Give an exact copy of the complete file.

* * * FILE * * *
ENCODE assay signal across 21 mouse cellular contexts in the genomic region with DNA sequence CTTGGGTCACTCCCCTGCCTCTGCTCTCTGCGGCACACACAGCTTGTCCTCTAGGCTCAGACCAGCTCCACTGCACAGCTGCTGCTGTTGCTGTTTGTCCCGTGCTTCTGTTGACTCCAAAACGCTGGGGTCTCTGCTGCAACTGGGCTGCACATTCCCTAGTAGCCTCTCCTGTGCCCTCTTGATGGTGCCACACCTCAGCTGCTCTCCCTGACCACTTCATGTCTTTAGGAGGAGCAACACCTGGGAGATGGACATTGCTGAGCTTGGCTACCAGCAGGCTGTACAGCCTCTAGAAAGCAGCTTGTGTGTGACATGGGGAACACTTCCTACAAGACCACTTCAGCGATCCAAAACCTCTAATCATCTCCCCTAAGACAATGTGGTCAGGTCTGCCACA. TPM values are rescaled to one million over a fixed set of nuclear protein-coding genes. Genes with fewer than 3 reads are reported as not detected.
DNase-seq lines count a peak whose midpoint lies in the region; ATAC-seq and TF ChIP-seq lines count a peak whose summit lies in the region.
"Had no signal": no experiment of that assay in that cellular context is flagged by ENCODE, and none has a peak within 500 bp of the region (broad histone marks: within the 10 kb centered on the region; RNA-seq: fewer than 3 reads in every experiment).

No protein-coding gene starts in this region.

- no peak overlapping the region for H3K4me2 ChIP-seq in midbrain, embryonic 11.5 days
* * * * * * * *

ENCODE assay signal across 21 mouse cellular contexts in the genomic region with DNA sequence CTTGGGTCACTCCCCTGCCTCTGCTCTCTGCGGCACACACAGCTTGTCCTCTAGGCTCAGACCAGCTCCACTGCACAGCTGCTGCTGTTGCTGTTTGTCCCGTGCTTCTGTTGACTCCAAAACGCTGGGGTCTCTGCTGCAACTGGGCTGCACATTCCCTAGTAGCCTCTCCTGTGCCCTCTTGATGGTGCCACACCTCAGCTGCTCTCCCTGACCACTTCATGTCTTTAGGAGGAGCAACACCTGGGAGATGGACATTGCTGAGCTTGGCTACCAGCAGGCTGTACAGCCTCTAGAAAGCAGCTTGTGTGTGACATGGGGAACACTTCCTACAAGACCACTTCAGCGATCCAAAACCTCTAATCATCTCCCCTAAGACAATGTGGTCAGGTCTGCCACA. TPM values are rescaled to one million over a fixed set of nuclear protein-coding genes. Genes with fewer than 3 reads are reported as not detected.
DNase-seq lines count a peak whose midpoint lies in the region; ATAC-seq and TF ChIP-seq lines count a peak whose summit lies in the region.
"Had no signal": no experiment of that assay in that cellular context is flagged by ENCODE, and none has a peak within 500 bp of the region (broad histone marks: within the 10 kb centered on the region; RNA-seq: fewer than 3 reads in every experiment).

No protein-coding gene starts in this region.

- no peak overlapping the region for H3K4me2 ChIP-seq in midbrain, embryonic 11.5 days